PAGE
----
TransLink isn’t alone in looking at road pricing as a source of new revenue.
Toronto’s regional transportation authority is among the Canadian jurisdictions that have studied the possibility and it has just proposed a slate of new funding tools.
None of them is comprehensive road pricing of the sort that has been bandied about by Metro Vancouver mayors, where motorists would pay a fee – at least at peak times and possibly varying based on congestion levels – to travel any significant distance.
Bruce McCuaig, president and CEO of the Metrolinx authority in Greater Toronto, said his planners do support the road pricing concept but decided against it for now.
“While we have very good rapid transit service into downtown Toronto, we don’t have the choices available in other parts of the region,” he said in a TransLink-organized panel discussion Friday with counterparts from Vancouver and Montreal.
“We felt that we needed to invest more in building those rapid transit choices in some of the more suburban areas before we could move towards a comprehensive road pricing program.”
Toronto has proposed to raise $2 billion a year for transit through an increase in the HST in the region, along with higher fuel taxes, a levy on non-residential parking stalls and increased development charges.
The one variant of road pricing Toronto intends to pursue is converting HOV lanes to ‘HOT’ (High Occupancy/Tolled) lanes where those who opt to pay a toll can use the lanes along with HOV users to bypass congestion.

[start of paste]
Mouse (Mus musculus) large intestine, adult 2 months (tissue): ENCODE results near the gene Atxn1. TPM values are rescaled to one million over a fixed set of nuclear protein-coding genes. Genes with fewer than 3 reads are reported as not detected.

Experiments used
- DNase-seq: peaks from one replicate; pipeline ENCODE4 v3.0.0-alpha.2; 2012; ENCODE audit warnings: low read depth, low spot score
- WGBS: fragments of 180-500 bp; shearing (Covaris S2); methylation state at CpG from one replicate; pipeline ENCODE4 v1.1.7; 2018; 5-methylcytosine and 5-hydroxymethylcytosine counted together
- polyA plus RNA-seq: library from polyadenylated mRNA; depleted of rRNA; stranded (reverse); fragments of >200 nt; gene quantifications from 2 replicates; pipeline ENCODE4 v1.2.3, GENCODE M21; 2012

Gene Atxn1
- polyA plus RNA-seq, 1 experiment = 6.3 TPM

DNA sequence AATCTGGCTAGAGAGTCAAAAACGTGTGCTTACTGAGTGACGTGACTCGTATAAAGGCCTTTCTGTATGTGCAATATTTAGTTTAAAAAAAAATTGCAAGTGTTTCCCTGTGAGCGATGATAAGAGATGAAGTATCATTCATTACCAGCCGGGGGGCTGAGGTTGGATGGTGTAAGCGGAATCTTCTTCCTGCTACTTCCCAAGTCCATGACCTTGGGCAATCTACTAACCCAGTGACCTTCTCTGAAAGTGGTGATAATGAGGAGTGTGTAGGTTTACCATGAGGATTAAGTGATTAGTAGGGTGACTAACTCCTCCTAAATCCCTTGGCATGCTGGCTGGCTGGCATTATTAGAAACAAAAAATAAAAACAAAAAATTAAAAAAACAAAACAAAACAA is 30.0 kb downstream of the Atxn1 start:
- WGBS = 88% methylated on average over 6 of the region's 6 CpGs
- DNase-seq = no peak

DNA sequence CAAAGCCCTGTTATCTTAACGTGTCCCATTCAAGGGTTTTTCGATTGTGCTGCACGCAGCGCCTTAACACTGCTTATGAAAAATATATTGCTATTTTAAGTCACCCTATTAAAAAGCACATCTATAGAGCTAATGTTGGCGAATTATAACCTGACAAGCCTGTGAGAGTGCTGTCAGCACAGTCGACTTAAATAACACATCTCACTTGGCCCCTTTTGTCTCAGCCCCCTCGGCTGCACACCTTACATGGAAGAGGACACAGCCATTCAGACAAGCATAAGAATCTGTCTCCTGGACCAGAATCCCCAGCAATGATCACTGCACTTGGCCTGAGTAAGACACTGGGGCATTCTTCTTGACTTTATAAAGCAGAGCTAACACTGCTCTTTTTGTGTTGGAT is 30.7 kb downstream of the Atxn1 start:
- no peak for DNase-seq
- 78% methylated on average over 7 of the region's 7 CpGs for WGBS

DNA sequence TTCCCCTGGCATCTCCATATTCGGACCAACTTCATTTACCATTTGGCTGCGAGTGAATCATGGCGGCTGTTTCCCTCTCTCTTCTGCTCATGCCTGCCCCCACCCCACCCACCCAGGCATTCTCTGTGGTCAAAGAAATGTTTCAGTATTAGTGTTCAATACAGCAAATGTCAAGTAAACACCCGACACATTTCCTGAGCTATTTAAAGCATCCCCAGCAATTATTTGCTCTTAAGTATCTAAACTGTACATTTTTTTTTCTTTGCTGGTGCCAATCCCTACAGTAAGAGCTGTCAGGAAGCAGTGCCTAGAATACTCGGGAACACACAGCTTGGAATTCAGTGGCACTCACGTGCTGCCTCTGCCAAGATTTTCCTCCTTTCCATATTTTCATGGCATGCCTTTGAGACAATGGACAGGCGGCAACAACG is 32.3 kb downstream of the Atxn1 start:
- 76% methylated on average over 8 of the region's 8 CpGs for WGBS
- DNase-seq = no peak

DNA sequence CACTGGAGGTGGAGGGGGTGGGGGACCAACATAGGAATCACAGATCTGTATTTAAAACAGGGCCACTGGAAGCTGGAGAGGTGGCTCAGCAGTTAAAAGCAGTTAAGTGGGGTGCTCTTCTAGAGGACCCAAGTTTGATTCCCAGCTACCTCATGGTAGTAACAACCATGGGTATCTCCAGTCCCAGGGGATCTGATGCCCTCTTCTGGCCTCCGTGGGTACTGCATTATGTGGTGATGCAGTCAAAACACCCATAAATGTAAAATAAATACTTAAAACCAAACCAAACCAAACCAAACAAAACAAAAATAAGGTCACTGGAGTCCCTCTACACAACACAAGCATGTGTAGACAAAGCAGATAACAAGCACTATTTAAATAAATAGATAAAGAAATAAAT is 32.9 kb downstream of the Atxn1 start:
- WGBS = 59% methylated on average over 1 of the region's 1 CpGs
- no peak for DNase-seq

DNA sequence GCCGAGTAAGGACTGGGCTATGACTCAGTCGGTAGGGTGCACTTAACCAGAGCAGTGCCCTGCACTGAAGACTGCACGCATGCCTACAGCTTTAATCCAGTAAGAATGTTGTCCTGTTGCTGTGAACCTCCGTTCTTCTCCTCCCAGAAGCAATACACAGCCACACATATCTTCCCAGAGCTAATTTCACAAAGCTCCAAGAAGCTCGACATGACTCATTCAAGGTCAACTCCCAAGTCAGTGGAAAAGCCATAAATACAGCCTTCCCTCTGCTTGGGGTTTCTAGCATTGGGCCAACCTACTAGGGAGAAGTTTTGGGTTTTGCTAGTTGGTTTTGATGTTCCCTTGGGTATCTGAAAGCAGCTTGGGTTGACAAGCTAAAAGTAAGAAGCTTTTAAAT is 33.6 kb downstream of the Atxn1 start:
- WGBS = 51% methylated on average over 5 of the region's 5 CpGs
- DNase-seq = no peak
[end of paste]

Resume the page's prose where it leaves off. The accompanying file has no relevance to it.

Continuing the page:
“That’s intended to help expand the system,” McCuaig said in an interview.
He said Metrolinx will use the HOT lane toll revenue to increase the network of HOV lanes from 69 kilometres now to about 450 kilometres over the medium to long term in the Greater Toronto/Hamilton area.
“We see that as a significant way to introduce a choice to the traveling public, that they can get a higher level of service if they pay a premium.”
TransLink CEO Ian Jarvis said HOT lanes aren’t seen as a significant part of the solution to the long-term transit financing conundrum in Metro Vancouver.
“There may be some applications, but not to the degree of the system-wide application in the Toronto area,” Jarvis said.
Metro Vancouver mayors have so far suggested a vehicle levy, a small regional sales tax, or a share of carbon tax fund future transit expansion, including new rapid transit lines to UBC and through Surrey to Langley and White Rock.
Road pricing is seen as the ultimate and most powerful tool – not just raising money, but also shaping travellers’ behaviour and including time-of-day price signals – but it’s assumed it would take several years to flesh out.
TransLink has said it also intends to take the time-of-day pricing concept to transit fares as well, charging riders less at off-peak times compared to rush hour.
The Metro Vancouver mayors’ council heard last week of another approach that has already been tested on a pilot basis in Oregon.
Mayors’ council chair Richard Walton said that state is moving ahead with a further test of up to 5,000 vehicles that will voluntarily pay 1.5 cents per mile travelled and have all their gasoline taxes reimbursed.
He said the intent is to eventually replace the state’s gas tax with a per mile road usage charge.
TransLink’s gas tax has lately proven to be an inconsistent source of funding, prompting regional officials to look to other options.
Fuel taxes are expected to wane as a viable source, given trends of residents to take transit or other non-car travel options, fuel up outside the region where lower taxes apply, make shorter trips as more people live closer to where they work, or, over time, buy electric cars.